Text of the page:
Dear Christopher Cat
My friend feeds her horses, dogs and cats food-grade diatomaceous earth to prevent intestinal parasites, and she recommends that I treat my cats with it. She says it’s safe because it isn’t a chemical. What do you think?
Dewormers available through veterinarians are remarkably safe and effective, so I prefer them.
Diatomaceous earth (DE), the hardened remains of diatoms, one-celled phytoplankton that once floated in oceans and lakes, is sometimes used topically to kill fleas and other insects.
It works by abrading the tough exoskeletons of insects severely enough to dehydrate and kill them.
If diatoms’ edges are that sharp, I sure don’t want them scratching the lining of my delicate stomach and intestines.
Besides, I am not aware of any studies showing that food-grade DE is safe or even effective against intestinal parasites in cats or dogs.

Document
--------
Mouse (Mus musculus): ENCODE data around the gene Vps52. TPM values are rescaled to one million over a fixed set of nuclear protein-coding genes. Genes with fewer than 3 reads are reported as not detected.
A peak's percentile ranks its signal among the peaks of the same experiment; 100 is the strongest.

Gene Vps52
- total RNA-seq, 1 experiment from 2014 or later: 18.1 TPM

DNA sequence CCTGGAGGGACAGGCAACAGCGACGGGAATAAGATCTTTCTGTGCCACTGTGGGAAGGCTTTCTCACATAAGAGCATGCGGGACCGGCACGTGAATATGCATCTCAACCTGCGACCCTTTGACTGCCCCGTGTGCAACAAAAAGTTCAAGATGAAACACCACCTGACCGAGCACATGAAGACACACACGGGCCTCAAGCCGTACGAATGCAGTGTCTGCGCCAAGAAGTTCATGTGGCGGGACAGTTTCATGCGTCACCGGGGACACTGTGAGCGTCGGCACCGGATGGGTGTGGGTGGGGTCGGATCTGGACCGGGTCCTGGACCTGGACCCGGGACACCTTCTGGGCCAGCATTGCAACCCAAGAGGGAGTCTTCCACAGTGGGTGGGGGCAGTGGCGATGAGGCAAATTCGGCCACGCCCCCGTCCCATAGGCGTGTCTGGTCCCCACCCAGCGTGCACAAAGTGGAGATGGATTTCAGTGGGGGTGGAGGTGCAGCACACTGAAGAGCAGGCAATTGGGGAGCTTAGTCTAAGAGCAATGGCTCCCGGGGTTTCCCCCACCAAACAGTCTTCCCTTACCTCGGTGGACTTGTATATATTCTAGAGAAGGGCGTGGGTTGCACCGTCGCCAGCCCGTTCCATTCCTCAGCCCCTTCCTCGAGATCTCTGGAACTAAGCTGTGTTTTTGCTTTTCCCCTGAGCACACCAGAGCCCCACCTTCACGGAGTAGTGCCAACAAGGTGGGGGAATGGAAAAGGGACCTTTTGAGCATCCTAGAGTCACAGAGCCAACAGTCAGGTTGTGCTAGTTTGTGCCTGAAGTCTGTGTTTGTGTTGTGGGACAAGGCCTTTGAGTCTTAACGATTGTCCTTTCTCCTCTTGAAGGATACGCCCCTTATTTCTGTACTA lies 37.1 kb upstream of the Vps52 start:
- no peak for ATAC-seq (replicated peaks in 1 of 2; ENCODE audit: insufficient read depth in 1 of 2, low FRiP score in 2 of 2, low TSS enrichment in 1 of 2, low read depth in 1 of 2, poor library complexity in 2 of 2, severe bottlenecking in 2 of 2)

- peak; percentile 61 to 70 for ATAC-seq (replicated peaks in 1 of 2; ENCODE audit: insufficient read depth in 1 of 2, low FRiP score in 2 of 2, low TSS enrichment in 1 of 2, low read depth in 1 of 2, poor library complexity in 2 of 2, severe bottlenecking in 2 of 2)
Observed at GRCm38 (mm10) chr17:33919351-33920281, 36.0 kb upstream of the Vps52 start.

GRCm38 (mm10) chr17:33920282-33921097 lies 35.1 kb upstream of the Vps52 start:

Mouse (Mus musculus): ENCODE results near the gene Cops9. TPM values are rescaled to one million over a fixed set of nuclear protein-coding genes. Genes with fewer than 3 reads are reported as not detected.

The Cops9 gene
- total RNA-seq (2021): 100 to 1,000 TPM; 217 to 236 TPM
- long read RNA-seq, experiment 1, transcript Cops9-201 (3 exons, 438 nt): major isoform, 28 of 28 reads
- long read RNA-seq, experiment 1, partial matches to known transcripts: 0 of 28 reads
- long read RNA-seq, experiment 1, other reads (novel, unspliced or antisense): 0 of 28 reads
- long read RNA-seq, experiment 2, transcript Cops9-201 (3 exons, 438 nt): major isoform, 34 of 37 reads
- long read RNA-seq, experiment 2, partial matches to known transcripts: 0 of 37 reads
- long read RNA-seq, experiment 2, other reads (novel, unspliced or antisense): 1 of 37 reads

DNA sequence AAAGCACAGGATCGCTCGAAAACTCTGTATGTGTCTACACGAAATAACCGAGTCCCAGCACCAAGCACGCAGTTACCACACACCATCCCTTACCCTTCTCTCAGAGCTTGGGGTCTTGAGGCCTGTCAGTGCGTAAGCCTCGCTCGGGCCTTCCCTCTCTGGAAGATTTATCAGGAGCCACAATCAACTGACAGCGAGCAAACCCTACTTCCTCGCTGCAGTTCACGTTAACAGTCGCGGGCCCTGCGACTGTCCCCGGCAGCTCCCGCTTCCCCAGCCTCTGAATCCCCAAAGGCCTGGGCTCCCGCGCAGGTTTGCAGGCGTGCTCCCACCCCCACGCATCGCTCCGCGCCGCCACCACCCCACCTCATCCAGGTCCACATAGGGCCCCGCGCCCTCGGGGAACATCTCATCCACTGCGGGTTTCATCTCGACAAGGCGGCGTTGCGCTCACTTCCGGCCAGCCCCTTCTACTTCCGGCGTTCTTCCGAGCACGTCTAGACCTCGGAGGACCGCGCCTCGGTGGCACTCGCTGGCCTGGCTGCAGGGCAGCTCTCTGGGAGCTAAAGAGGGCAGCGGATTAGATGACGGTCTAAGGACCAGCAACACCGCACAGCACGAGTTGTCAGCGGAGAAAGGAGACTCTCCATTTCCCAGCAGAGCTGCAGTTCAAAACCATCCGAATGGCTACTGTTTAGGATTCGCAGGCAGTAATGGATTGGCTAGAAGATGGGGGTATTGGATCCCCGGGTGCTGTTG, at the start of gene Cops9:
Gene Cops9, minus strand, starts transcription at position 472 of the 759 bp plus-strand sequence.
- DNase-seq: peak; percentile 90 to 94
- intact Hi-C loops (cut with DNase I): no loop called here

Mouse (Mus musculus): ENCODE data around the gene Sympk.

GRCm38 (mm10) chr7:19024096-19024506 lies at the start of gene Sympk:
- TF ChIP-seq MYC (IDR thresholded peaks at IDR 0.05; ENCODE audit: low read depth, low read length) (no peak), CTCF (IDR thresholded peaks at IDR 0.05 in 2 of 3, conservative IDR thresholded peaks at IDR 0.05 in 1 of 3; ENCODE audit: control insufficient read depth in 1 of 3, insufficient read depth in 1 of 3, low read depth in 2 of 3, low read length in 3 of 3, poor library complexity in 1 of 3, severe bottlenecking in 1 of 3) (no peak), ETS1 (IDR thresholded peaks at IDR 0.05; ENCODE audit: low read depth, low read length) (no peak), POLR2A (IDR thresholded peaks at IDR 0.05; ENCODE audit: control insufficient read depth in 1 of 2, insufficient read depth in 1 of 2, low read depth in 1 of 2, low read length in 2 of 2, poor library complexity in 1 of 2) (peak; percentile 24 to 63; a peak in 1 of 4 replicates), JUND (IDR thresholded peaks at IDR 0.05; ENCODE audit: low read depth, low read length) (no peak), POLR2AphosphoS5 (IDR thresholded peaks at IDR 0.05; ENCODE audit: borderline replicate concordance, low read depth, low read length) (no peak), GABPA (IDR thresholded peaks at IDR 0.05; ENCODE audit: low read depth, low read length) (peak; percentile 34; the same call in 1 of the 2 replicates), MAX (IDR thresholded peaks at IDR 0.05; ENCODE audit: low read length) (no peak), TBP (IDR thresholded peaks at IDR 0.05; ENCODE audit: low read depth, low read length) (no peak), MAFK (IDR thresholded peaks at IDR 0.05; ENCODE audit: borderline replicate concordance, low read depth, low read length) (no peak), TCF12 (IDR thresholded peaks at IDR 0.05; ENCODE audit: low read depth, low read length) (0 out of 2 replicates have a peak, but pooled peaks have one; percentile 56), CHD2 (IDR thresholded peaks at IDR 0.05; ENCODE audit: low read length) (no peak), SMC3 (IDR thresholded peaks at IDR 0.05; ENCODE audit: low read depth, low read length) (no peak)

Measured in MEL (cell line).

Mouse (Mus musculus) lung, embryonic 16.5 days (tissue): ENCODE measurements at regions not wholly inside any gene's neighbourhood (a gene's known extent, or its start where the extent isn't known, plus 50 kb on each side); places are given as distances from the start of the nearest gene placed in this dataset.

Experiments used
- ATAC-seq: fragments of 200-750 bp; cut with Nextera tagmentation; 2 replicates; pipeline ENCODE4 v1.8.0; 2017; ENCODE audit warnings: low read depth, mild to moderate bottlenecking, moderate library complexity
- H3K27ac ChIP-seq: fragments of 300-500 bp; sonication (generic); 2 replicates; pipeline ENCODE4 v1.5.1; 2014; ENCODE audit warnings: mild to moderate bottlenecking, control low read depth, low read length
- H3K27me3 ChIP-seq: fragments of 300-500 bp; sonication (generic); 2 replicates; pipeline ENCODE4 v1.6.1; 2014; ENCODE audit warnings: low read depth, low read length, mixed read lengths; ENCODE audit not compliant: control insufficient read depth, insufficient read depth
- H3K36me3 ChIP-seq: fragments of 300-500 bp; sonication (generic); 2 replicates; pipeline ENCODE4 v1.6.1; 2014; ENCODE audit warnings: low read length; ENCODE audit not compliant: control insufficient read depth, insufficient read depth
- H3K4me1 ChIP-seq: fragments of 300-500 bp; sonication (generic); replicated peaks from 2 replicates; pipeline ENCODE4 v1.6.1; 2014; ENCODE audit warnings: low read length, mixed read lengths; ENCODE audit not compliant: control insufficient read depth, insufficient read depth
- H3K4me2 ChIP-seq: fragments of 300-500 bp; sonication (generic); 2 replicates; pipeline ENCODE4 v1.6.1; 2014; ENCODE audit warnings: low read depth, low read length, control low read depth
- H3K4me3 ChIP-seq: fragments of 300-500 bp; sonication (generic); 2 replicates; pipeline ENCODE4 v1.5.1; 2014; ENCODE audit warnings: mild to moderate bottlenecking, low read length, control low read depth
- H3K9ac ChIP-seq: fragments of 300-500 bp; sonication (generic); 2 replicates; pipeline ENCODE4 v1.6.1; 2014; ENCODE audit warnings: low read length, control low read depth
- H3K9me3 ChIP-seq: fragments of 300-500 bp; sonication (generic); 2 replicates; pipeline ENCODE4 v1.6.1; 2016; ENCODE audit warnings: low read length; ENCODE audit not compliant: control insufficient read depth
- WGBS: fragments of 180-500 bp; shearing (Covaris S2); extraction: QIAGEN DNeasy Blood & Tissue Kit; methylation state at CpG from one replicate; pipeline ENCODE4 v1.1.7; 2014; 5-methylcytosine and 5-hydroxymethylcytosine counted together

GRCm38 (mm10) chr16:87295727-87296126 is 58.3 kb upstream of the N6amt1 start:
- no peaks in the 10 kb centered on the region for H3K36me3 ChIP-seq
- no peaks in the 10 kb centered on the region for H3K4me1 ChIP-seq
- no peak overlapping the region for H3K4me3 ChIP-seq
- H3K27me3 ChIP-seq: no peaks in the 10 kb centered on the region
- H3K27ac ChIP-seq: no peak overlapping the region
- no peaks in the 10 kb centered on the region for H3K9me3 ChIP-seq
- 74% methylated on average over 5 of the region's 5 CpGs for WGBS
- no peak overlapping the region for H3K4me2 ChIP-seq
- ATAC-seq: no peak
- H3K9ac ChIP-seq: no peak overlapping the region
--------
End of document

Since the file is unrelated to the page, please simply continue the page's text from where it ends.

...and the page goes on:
Moreover, inhaled food-grade DE can damage the respiratory tract.
By the way, the product is called food-grade DE to distinguish it from pool-filter DE, which is treated with heat and chemicals, making it poisonous if ingested.
It’s important that your cats’ parasites be killed not only for the cats’ sake but because their parasites can infect other animals, including humans who inadvertently ingest their microscopic eggs.
So see your veterinarian for a dewormer that is widely recognized to be both effective and safe in cats.